Those are not the most common varieties sold, however. The one that is written about most often and sold widely is Mexican petunia Purple Showers, Ruellia brittoniana.  Purple showers spreads by underground stolon rather than by seed. In FL where growing conditions are ideal for it, Purple Showers is considered to be invasive.

Missouri Botanical Garden named Ruellia simplex Purple Showers one of their Plant of Merit selections, mentioning its durability in wet or dry, sun or shade. They list its hardiness as zones 8 to 10 but point out that with protection it will grow as a perennial in zone 7.

Mexican Petunia brittoniana was named a Texas Superstar plant by Texas A&M University because it tolerate wet or dry soil, thrive in full sun but tolerates part shade.

In addition, plant breeders have introduced several dwarf varieties in recent years.

The smaller dwarf Katie or Nolan’s dwarf is small enough for the front of a border. The clumps grow about 10-inches tall and the flowers are pink, white or purple.

Although dwarf Katie plants can grow in hot, dry locations, they are said to be hardy only in zones 8-11. Our dwarf plants have returned for four years so far.

Pink dwarf brittoniana Bonita, hardy in zones 8 to 10, would either be an annual or have to be protected during freezing temperatures. Ruellia elegans Ragin Cajun, has flowers the color of red peppers, is slightly taller, and cold hardy in zones 8-10.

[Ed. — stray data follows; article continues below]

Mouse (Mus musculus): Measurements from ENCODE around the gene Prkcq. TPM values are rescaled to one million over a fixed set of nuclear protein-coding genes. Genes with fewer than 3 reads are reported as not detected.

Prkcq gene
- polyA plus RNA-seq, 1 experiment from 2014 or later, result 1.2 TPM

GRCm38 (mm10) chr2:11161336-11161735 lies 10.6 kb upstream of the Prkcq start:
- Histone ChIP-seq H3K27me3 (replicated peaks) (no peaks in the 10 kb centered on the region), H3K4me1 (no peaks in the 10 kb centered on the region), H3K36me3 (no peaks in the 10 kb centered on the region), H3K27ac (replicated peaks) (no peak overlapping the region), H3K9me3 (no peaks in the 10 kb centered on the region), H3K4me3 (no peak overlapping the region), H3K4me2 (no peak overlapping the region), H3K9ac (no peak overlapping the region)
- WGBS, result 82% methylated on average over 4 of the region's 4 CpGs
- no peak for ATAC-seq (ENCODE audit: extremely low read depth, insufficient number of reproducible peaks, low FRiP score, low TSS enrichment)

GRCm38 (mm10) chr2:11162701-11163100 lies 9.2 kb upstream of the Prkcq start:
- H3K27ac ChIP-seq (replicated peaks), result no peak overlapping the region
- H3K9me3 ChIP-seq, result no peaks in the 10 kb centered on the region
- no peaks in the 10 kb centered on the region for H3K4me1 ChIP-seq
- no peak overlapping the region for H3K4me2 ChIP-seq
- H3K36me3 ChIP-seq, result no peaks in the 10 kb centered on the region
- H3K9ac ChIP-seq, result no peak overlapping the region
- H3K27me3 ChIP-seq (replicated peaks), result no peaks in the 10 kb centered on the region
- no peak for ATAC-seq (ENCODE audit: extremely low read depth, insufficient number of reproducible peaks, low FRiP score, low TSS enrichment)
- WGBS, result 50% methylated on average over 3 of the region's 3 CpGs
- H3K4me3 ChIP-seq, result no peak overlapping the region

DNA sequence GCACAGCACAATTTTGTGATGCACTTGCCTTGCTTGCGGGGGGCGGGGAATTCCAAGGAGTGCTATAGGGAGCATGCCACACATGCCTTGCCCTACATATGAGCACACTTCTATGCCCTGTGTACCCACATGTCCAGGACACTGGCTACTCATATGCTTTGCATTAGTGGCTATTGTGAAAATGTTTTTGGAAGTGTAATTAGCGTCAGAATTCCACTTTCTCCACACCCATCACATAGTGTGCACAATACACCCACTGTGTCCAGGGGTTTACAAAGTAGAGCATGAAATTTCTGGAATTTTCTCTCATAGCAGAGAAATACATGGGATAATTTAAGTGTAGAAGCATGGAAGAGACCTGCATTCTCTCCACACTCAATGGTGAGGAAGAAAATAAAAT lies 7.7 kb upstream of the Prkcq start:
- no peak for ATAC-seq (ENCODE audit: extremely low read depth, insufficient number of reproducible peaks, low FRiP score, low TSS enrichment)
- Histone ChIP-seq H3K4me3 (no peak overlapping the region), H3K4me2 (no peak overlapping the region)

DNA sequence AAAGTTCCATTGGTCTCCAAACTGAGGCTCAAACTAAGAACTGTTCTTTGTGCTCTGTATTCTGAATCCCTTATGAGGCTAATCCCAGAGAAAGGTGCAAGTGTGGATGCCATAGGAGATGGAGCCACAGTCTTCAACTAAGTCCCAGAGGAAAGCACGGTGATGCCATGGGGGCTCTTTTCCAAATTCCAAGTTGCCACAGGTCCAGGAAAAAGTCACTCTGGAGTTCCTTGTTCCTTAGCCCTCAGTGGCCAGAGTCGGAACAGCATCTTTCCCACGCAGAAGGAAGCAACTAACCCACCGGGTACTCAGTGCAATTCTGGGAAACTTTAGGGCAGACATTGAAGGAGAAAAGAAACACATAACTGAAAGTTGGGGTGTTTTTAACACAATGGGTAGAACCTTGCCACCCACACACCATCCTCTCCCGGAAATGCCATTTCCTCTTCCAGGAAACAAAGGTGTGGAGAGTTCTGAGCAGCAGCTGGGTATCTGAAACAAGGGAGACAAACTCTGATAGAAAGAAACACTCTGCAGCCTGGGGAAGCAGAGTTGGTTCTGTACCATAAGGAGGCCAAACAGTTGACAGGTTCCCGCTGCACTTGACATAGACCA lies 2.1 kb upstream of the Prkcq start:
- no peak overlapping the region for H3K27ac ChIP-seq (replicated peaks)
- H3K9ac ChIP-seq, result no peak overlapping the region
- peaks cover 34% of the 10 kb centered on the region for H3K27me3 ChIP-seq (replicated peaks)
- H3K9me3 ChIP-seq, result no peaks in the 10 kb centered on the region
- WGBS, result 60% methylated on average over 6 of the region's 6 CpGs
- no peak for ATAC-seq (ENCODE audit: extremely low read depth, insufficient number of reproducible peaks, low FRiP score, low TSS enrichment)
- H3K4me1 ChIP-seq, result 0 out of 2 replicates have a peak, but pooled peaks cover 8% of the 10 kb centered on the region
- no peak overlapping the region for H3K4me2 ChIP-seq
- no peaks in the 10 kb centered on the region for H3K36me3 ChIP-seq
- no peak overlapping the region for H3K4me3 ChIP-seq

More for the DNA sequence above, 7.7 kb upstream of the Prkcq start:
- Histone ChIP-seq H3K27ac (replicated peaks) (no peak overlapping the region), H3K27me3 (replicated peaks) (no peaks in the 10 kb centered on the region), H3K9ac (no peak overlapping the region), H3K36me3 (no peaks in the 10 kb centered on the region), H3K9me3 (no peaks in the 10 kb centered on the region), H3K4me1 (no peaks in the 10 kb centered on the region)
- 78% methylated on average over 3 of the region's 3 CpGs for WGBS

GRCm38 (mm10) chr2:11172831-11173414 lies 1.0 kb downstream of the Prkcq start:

Mexican petunia can be shared by digging up rhizomes, by collecting seeds and by rooting cuttings in water, depending on the variety.

Prairie Moon Nursery (www.prairiemoon.com) and Jellito Seed (www.jelitto.com) offer lavender flowering Ruellia humilis seeds. Hardy in zones 4 to 9, R. humilis matures at 12-inches tall. Plant Delights (http://www.plantdelights.com/) offers six Ruellia varieties.

Ruellias were named for Jean de la Ruelle, herbalist and physician to Francois I, King of France in the 16th Century.


05 October 2015

Our Fall Vegetable Garden 2015

Lettuce seedlings
to pot up
red radish
Wax beans
Hedged my bets- planted peas (cool) and
cucumber (heat) seeds along the fence.



Silverskin beans harvested daily
and we find more the next day!
Arugula ready to harvest


 Red Russian Kale
seedlings to re-pot

Red Russian Kale
- seeds directly sown
Dinosaur Kale





02 October 2015

Hawthorn Tree's Fall beauty

Hawthorn berries
Last June I wrote an article about the beauty and sustainable value of Hawthorn trees, Crataegus.

Hawthorn fruit hangs in clusters
Now it's October and our largest tree, which we received free with a membership to the Audubon Society 15 years ago, is decked out in its red-orange splendor.

They are related to roses, of all things. But, when you think about it, those berries look a bit like rose hips.

The berries are called haws.



I've read that people make Haw Jam out of the berries but we usually have enough jam without harvesting our Hawthorn berries or our Elderberries for that matter.

Plus, the haws can cause digestive upset in humans.

the thorns are incredible

 The berries aren't ripe yet so the birds will leave them alone for a while. The birds that favor haws include: chickadee, mockingbirds,  robins, thrushes, and waxwings will be all over them.
Hawthorn trees provide berries for food and thorns to protect nests from predators

01 October 2015

What Is This Plant?

A friend is looking for a plant identification. So far the guesses have been crabapple and cherry.
Take a look at the photos and tell me what you think.